Maple syrup, scone, recipe

Maple Syrup on Scottish Dropped Scones  

Rabbie (Robert) Burns, the famous Scottish Bard, had a sweet eye for the ladies and a sweet tooth for his other great love, cakes! 

 Back in Burns’ day people would give up ‘luxuries’ for Lent. So for forty days and forty nights the ever canny Scots did their best not to waste them and they devised the tradition of making dropped scones to use up all the ‘forbidden fruits’ before Lent. 

 A dropped scone is a type of cake that was originally cooked on a griddle, a flat cast iron pan, but nowadays we use a frying pan. The name ‘dropped scones’ comes from the dropping of soft blobs of mixture onto the hot pan base.  

 Scones originated in Scotland and the ‘Dropped Scone’ is one of their favorites. They are not like the typical British pancake/crepe as the Scottish version rises and is more substantial.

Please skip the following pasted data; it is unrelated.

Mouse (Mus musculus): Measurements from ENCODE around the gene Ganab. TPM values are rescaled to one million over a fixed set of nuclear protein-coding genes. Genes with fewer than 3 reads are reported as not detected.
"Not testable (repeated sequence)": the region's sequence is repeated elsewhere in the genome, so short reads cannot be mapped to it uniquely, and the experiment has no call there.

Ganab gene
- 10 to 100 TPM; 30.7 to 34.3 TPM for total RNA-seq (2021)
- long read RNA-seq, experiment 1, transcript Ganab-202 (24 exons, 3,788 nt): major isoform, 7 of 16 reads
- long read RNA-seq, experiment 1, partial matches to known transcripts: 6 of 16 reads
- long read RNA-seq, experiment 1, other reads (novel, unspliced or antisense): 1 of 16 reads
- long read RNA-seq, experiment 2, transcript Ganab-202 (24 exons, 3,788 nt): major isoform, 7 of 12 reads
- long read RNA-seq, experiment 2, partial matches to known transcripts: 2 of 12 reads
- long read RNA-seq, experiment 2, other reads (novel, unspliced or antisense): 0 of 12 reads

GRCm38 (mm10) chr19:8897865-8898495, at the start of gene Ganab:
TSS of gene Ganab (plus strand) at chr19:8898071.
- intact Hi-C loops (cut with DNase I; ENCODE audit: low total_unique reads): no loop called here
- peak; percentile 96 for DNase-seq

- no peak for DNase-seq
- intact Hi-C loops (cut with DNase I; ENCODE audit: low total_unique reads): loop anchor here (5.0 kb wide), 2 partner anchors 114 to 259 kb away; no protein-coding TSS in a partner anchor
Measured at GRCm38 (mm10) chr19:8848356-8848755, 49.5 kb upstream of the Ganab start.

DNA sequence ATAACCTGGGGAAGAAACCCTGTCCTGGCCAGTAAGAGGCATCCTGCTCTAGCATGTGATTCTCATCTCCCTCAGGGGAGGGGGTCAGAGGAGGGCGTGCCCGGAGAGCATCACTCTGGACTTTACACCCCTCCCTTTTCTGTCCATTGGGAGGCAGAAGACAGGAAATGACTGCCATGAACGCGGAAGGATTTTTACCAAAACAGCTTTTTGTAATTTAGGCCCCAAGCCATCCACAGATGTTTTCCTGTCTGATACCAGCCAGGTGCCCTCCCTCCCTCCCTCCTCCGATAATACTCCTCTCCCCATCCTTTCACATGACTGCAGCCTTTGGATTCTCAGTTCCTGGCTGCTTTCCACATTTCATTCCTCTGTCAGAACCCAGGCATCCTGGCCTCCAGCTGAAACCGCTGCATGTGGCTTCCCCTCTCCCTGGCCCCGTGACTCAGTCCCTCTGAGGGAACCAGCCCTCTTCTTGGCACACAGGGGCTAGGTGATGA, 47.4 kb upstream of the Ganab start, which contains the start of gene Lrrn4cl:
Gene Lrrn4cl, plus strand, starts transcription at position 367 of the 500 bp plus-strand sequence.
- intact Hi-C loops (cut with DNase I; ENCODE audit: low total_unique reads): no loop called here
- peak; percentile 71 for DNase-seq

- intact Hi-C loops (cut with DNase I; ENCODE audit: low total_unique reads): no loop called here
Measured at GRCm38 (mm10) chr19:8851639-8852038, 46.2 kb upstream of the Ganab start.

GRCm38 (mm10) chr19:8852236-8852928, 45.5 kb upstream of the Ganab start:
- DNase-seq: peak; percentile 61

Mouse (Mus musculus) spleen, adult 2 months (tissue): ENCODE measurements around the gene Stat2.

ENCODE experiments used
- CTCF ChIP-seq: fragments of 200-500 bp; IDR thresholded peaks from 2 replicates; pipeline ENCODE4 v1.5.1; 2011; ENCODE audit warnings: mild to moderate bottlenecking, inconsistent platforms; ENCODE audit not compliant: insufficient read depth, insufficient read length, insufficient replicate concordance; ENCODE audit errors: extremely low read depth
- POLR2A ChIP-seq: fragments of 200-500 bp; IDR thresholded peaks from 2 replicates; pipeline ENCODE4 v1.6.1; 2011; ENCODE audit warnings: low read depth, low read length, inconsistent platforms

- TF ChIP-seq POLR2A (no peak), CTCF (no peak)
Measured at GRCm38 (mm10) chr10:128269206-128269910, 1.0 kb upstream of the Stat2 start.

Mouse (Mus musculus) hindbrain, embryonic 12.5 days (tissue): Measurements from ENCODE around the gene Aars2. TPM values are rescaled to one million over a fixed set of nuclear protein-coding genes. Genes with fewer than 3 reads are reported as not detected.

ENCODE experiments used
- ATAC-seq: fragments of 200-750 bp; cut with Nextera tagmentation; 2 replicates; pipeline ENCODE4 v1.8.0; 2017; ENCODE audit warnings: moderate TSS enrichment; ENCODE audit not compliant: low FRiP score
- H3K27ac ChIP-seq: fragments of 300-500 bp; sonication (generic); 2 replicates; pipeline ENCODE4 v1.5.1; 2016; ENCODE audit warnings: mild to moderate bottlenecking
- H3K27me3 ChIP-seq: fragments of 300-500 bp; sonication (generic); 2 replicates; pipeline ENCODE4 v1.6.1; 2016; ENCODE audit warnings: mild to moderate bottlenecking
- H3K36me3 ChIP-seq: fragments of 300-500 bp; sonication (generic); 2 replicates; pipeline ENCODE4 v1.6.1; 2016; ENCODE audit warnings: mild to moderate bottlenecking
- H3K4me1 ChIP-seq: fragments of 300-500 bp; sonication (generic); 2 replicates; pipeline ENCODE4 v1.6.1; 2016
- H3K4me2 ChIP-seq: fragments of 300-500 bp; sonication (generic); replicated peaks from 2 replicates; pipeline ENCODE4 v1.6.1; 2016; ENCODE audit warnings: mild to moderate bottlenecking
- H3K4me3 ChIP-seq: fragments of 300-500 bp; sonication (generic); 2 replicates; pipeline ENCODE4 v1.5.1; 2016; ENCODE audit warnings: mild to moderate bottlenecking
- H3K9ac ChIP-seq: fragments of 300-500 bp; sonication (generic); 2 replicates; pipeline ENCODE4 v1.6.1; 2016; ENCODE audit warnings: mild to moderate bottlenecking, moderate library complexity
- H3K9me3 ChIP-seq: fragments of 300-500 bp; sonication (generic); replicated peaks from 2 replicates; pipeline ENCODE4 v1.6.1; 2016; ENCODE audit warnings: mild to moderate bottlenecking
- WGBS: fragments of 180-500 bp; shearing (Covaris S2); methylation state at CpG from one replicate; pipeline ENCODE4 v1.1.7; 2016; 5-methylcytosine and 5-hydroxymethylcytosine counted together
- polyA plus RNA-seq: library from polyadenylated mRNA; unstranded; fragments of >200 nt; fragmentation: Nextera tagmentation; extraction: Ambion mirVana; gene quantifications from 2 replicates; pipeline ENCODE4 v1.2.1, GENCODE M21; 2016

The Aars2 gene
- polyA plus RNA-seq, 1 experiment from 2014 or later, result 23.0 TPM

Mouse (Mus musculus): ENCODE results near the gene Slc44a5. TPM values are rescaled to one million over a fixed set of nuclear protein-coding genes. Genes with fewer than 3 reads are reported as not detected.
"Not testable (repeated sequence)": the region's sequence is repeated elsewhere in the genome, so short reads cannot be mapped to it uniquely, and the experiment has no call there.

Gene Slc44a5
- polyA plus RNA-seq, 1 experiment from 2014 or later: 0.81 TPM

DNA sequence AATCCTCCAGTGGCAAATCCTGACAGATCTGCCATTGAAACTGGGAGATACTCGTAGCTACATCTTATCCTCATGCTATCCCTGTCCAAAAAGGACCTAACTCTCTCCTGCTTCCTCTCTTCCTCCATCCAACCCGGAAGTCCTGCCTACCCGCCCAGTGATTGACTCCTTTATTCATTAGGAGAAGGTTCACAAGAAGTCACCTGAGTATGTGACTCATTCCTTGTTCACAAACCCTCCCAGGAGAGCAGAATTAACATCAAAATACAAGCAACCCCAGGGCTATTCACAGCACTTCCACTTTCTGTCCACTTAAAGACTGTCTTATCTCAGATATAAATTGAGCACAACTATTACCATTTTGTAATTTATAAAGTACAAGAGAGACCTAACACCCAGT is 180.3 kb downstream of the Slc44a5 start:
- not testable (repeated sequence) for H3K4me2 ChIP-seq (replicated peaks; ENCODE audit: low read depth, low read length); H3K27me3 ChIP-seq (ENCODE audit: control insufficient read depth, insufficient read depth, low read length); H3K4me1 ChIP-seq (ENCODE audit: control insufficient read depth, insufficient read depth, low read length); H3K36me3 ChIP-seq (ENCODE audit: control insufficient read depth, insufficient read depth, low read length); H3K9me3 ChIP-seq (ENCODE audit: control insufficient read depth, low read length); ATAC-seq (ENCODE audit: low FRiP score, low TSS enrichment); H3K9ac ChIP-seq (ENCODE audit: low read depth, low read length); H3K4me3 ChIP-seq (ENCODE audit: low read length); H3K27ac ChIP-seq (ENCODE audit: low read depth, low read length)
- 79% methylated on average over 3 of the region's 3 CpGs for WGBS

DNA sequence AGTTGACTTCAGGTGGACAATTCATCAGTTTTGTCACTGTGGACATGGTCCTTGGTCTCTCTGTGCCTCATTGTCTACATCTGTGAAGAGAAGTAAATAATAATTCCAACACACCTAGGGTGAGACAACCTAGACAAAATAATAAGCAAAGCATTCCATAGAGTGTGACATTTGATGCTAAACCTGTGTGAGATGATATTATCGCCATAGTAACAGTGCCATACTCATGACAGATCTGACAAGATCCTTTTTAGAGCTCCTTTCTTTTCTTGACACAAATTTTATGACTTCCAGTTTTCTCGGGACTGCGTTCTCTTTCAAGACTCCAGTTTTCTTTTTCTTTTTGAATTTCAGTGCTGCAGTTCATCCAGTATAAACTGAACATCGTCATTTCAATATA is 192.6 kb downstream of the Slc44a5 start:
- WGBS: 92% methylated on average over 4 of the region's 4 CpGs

Sadly, poor old Rabbie didn’t have the luxury of being able to pour a good dollop of delicious Canadian Maple Syrup on his dropped scones like they do today in Scotland. 

 Recipe for dropped scones 

This simple recipe will make about 10 dropped scones.  


100g/4oz self raising flour 

A pinch of salt 

50g/2oz caster sugar  

1 free-range egg 

4 tbsp milk 

Lots of Maple Syrup to serve  


 1. Put all ingredients into a bowl and whisk together. 

2. Place a non-stick frying pan on a medium heat and brush the pan with a little oil. 

3. Drop large spoonfuls of the mix to the hot pan and cook for 1-2 minutes, little  bubbles will appear on the surface,  turn over and cook for another 1-2 minutes till a light golden colour. 

4. Transfer the dropped scones onto a serving plate and add lashings of maple syrup for best results. 

Do a test dropped scone first to check the temperature. If it is correct, the scones should cook in about one and a half minutes per side.